stress

strain

arc

 
 

Cl

(ii1

-

a)

+

c2

(;iz

-

5)

=

0,

1

 

Cl

(Z1 -

Z)

+

cg (Z,

-

a)

=

0.

(*)

These

incidentally

imply

tlir

\,nnisliing

of the

n\‘crages

of the

polarization

stress

or strain

 

:

 

Cl (tT1-

G,)

$mc2(52 -

LE*) =

0,

El (Z, -

*Ifi?,)

+

c2 (Z, -

 

MO,)

:

0,

1

(9)

since

0

=

LZ and

Z =- JfO.

 

Now,

according

to

tlic

basic

postulate

of

the

 

srlf-consistent

method.

 
 

o1

-

a

=

IA* (Z -

 

q,

(10)

from

the

leading

ecjlliltioll

(2).

It

follows

alltomatically

 

from

(X)

that

 

o2

-

0

=

L*

(E -

Z,),

 

(11)

and

vice rewn.

Thus.

right

at

the

outset,

it

is evident

that

both

phases

will

enter

subsequent

formulae

on the

same

footing.

However.

this

does

not

imply

that

the

+Fibren

of

analysis

direct

elliptic

section

may

is given

rlarwlwrc

be c~rrvisagrd as R limiting (1111.r. 1!)65b).

raw

in which

one

prinripal

axis

beromes

infinite.

:\

A self-consistent mechanics of composite materials

217

matrix phase also is treated as particulate in the theory, through a kind of con- ceptual fragmentation. It simply means that the same overall moduli are predicted

for another composite in which the roles of the phases are reversed : that is, where

the first phase fortis

inclusions shaped and oriented as before, both in their original concentrations.

a coherent

matrix

and

the

second

phase

is distributed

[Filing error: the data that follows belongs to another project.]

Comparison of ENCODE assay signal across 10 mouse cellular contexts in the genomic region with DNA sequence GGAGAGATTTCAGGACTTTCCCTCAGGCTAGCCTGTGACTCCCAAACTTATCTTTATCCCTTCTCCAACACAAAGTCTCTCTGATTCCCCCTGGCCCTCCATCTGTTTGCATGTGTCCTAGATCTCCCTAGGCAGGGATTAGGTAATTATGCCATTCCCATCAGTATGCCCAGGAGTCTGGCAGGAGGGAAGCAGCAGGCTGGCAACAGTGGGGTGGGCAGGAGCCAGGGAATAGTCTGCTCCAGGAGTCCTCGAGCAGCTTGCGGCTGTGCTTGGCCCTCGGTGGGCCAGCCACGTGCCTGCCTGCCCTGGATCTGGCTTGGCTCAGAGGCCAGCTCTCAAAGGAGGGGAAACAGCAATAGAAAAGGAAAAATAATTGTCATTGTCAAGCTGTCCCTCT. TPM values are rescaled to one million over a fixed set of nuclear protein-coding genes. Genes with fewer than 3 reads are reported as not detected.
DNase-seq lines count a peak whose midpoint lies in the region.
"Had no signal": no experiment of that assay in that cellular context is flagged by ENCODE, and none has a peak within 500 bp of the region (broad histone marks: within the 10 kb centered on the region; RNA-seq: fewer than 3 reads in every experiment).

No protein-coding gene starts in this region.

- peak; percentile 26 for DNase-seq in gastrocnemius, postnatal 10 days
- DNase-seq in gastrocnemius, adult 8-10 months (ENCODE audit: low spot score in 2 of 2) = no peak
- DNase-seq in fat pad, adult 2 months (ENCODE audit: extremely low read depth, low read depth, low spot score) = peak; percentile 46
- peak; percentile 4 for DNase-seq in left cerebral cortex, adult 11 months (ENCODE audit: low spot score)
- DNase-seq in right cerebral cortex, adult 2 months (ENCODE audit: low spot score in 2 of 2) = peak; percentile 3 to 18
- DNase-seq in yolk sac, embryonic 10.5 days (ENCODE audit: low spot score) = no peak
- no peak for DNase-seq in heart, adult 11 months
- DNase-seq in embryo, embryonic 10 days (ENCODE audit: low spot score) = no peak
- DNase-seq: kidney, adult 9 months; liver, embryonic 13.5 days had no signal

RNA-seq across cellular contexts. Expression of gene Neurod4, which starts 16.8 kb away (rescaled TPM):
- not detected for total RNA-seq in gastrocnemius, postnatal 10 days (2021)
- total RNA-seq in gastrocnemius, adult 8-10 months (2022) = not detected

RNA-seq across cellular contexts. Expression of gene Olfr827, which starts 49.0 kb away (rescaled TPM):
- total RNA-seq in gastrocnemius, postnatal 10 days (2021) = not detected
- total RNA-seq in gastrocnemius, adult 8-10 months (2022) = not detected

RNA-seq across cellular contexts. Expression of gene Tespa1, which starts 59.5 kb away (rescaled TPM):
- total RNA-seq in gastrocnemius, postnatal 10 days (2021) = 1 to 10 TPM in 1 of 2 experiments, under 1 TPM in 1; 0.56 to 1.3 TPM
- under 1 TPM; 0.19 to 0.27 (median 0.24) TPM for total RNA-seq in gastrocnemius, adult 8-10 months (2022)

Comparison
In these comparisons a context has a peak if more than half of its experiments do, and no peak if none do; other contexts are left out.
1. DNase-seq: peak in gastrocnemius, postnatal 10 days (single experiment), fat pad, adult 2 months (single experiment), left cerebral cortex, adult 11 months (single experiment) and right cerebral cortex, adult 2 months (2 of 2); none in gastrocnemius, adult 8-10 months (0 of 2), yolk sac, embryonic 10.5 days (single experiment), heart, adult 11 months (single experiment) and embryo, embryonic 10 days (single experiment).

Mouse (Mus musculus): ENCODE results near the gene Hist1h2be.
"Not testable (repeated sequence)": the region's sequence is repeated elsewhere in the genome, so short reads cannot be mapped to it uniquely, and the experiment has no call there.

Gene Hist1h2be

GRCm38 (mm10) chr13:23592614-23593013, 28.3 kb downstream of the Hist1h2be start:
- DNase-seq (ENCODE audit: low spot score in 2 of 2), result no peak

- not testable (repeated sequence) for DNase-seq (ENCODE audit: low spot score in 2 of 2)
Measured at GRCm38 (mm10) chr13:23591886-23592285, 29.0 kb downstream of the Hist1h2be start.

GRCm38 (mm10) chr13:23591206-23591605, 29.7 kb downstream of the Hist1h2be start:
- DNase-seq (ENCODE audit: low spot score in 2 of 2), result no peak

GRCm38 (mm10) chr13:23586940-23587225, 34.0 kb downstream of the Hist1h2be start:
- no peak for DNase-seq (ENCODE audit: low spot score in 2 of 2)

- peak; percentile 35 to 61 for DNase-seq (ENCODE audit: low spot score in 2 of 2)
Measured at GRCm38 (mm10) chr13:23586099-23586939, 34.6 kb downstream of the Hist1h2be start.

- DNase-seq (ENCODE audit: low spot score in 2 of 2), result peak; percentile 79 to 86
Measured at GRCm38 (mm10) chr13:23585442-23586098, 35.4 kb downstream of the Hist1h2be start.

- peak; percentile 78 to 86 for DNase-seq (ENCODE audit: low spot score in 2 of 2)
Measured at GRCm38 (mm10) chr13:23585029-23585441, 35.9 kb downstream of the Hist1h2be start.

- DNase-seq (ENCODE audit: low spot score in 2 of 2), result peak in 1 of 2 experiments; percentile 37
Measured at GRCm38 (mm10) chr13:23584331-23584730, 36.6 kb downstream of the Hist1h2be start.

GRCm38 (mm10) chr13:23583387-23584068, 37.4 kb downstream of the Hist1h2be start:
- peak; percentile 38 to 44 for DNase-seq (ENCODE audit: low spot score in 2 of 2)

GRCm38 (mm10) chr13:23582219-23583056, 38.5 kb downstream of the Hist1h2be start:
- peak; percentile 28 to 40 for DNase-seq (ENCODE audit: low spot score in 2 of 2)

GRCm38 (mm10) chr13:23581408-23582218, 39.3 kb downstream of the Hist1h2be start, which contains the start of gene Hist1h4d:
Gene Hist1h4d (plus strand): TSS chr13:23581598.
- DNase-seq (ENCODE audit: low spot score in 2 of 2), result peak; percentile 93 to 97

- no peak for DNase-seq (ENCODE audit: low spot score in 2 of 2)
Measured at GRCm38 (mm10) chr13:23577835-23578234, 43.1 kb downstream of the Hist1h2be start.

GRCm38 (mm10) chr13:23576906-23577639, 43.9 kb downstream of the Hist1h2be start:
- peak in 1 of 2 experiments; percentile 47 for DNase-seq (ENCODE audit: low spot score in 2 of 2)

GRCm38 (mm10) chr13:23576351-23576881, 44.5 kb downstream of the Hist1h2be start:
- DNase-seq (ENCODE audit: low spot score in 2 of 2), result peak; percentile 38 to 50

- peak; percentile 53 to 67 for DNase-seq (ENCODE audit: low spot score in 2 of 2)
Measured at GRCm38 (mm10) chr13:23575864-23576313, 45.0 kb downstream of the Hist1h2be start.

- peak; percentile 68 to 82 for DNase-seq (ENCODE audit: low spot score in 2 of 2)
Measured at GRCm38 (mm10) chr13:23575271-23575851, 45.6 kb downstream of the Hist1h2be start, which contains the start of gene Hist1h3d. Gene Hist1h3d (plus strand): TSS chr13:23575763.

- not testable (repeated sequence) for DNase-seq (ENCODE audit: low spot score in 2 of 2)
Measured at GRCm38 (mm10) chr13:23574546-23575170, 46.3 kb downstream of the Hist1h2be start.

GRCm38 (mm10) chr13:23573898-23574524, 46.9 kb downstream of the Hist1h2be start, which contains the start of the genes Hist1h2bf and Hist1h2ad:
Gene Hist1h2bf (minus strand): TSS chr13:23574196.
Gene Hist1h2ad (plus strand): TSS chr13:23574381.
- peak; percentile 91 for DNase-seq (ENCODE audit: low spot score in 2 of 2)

as

It is also obvious

that

either

of (8) would

imply

the other,

and

then

(9),

if both

(10) and (11)were postulated. This, indeed. is the standpoint in the polycrystal theory, where an equation corresponding to (2) is assumed for grains of all orienta- tions. But, as already remarked, such an a priori standpoint for a dispersion would

seem unconvincing. Equations (10)and (ll), re-arranged as

which

may

as

well

now

be

taken

together,

can

be

 

(L*

+

L,)

2,

=

(L*

$- L,)

5, =

(L*

+

L)

z

or

dually

as

 

(AU* +

31,)

Q1 =

(Ill*

+

-11,) Gz =7 (111* +

ill) Cr

 

1

as

in

(3).

Combining

these

with

(8)

yields

a pair

of

equivalent

formulae

for

overall

stiffness

and

compliance

tensors

L

and

Jf

:

 

Cl

(L*

+

L,)-1

+

c* (L*

 

+

L,)-1

=

(L*

+

L)-1

=

 

I’,

Q. 1

 

rl (Al*

+

111,)-l

+

r2 (Jf*

+

;II,)-’

=

(*II*

+

N-1

:-

Since the constraint

tensor

L*

and

its

inverse

&II* are

themselves

functions

L and AI, these formulae

are

actually

quite

complex.

 

Variants

obtainable

 

the help

of the last pair

in

(7)

are

 
 

c,

[(L,

-

L)-1

+

PI-1

+

c-2 [(L,

-

L)-’

+

PI-’

=

0.

1

 

c1 [(M,

-

ill)-’

+

Q]-’

+

c2 [(ill,

-

M-1

+

e]-1

=

0,

(12)

the

(13)

of

with

(14)

which

are essentially

in the form

(9).

An

inversion

immediately

 

Cl

(L

-

L,)-1

+

c2

(L

--

45,)-l =

P.

c,

(Ill

-

Jf,)-1

+

c-2 (flf

-

*If,)-’

=

Q,

which

seem

to be the simplest

obtainable,

superficially

at least.

produces

1

(15)

Finally,

we

can

read

off

from

(12)

the

phase

concentration-factor

tensors,

A,

and

A,

for

strain,

B,

and

B,

for

stress,

which

are defined

bj

 

A,-1

z,

=

A,-’

z,

=

z,

B,-1

ii1

=

B,-l

OS =

o.

Thus

:

 

f/-l

=

P

(L*

+

L,)

 

=

f

+

P

(L,

-

L),

A,-1

=

P

(L*

+

L*)

=

f

i-

P

(L,

-

L),

f&-l

=

Q (M*

+

Jfl)

=

f

+

Q (iif,

 

-

N),

f&-l

=

Q (Jf*

+

Jf,)

=

f

f

Q (Jf,

-

ill).

Equations

(13)

are of

course

an expression

 

of

the basic

connexions

 
 

c1 A,

+

C2A,

=

I

=

C1II,

-t C2II,.

 

218

When

the dispersion

is dihlte,

IX.HILL

with

cr small,

(14)

reduces

to

L

-

L,

=

Cl (L,

-

L,)

[I

+

p,

(L,